How Air Filtering Works
HEPA filters were created by the U.S. military for use in gas masks during World War II. HEPA filters are made up of layers of glass-like paper in V shapes, separated by sheets corrugated aluminum.
A fan blows ambient air through an HEPA filter with a minimum efficiency reporting value (MERV) of 16-18. Pollutants stick to the filter material and emergent air is clean of particles larger that 0.3 microns.
High-efficiency HEPA filters can catch bacteria. However, the pollutants eventually block the filter and it can't be cleaned. Therefore, the filter must be replaced at regular intervals.
A HEPA filter by itself won't remove all VOCs and odor-causing pollutants. Many air filtration systems include a carbon filter.
This filter absorbs compounds like formaldehyde and benzene from upholstery fabrics, paints, adhesives, and pressed wood furniture.
Air Filtration Systems Are Different to Air Purifiers.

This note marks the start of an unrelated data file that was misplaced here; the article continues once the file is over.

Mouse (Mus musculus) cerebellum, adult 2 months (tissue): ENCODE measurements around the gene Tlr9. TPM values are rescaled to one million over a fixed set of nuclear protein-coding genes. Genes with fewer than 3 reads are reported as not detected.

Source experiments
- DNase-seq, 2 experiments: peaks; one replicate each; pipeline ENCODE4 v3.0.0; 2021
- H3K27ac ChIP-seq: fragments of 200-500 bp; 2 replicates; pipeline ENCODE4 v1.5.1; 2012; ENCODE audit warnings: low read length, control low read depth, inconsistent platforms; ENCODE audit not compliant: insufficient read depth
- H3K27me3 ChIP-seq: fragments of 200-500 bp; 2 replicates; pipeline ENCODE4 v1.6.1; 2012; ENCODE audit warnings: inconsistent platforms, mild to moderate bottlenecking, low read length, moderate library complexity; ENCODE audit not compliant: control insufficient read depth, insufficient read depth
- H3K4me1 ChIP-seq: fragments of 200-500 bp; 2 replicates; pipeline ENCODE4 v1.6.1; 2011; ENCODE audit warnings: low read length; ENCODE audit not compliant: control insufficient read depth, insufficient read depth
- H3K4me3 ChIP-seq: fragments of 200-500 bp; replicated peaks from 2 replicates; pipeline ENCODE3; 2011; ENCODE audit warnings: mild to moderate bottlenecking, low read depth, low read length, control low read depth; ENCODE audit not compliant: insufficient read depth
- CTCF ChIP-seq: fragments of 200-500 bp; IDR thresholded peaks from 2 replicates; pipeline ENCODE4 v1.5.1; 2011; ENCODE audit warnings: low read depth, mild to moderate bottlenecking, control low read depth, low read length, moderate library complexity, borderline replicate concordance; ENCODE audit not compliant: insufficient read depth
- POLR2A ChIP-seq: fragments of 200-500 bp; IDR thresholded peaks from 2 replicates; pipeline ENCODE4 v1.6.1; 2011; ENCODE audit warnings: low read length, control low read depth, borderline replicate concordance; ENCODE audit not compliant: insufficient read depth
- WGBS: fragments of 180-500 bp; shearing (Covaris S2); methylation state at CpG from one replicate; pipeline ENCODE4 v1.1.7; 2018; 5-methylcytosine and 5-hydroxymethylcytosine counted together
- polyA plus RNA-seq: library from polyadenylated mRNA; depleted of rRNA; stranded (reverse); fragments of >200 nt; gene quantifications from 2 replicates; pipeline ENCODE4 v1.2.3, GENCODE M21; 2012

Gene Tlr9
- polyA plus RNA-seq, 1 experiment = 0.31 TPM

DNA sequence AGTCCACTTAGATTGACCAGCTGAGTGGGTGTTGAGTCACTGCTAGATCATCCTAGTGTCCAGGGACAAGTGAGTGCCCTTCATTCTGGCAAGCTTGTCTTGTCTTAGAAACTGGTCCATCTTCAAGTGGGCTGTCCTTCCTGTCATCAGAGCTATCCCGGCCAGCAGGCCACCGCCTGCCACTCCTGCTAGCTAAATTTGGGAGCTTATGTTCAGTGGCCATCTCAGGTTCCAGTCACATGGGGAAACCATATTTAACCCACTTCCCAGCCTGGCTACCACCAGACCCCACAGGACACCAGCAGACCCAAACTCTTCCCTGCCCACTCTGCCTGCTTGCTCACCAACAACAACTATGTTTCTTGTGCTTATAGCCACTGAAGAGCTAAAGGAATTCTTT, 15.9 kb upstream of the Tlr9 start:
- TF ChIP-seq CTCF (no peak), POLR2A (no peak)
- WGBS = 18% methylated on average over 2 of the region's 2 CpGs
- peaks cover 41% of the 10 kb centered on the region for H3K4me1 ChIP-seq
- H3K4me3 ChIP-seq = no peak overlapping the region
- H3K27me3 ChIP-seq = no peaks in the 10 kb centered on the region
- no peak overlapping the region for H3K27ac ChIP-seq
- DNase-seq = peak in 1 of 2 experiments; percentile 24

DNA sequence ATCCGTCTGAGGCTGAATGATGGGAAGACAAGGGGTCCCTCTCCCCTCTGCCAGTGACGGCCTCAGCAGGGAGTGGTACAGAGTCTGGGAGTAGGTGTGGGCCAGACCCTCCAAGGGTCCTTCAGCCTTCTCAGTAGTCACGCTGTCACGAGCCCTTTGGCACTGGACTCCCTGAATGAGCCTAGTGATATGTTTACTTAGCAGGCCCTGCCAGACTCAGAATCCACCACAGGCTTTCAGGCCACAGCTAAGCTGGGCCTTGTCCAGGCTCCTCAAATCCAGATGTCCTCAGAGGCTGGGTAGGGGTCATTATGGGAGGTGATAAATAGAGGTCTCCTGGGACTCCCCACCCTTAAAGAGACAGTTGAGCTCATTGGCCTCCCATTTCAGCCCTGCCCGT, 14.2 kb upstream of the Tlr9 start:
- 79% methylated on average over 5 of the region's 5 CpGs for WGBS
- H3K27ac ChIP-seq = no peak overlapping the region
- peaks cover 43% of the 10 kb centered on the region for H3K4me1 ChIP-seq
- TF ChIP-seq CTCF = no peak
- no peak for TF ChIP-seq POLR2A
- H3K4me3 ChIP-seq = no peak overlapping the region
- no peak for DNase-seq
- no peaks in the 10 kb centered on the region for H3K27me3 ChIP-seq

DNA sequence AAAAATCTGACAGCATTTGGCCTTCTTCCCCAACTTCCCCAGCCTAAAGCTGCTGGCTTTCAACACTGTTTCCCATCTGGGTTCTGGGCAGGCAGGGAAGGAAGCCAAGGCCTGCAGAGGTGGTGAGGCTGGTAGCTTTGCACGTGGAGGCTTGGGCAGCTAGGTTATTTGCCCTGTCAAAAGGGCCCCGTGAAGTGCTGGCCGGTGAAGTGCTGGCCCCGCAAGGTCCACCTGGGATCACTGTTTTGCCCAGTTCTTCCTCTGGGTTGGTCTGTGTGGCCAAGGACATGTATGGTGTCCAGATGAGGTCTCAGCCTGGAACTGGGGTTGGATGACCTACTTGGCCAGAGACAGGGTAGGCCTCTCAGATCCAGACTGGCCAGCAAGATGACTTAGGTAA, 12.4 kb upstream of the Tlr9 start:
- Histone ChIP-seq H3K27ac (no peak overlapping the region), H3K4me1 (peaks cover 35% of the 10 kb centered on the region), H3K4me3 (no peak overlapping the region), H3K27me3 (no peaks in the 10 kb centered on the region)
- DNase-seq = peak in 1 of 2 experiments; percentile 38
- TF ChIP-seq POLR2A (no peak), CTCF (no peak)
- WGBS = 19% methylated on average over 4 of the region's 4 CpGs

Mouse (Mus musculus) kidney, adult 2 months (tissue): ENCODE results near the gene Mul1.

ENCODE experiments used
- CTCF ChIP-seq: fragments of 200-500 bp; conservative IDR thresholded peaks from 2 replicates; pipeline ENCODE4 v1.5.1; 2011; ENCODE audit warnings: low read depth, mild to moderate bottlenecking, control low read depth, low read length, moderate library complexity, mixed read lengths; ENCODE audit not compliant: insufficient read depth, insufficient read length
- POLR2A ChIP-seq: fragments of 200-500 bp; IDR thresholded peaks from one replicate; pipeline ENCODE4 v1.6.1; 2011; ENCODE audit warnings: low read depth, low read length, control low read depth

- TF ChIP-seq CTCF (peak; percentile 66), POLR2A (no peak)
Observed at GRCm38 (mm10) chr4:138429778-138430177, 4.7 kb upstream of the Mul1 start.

Although filters can remove pathogens from the atmosphere, they do not kill them. The pathogens that collect on filters can end up circulating through the air.
To keep the air moving through the filter, a fan must be running continuously. These fans can be loud and require a lot of energy.
This is in addition to other appliances running such as air conditioning or heating, depending on the time of year.
Ultraviolet Air Purification
The sun emits ultraviolet radiation in all directions, but the earth's atmosphere is able to filter out the most dangerous.
The radiation known as UV-C damages cells by damaging nucleic acids and disrupting their DNA. This principle is used by UV air purifiers.
A UV air purifier is able to kill pathogens by using a combination of a HEPA filter and an internal lamp that emits harmful radiation. The radiation-proof enclosure houses the lamp so that no one is exposed.
Ionization Air Purifiers
Since the 1990s, ionization air purifiers are available. They can be used with or without HEPA filters. One of two methods is used.
The first is a pair oppositely charged electrostatic plates that create an electric field which charges particles passing between them. The charged particles form in the air and settle on the plates. They must be removed from the plates every so often.
Although electrostatic precipitators are capable of removing some of the most dangerous and small particles, they also produce ozone which can be harmful to people with breathing problems.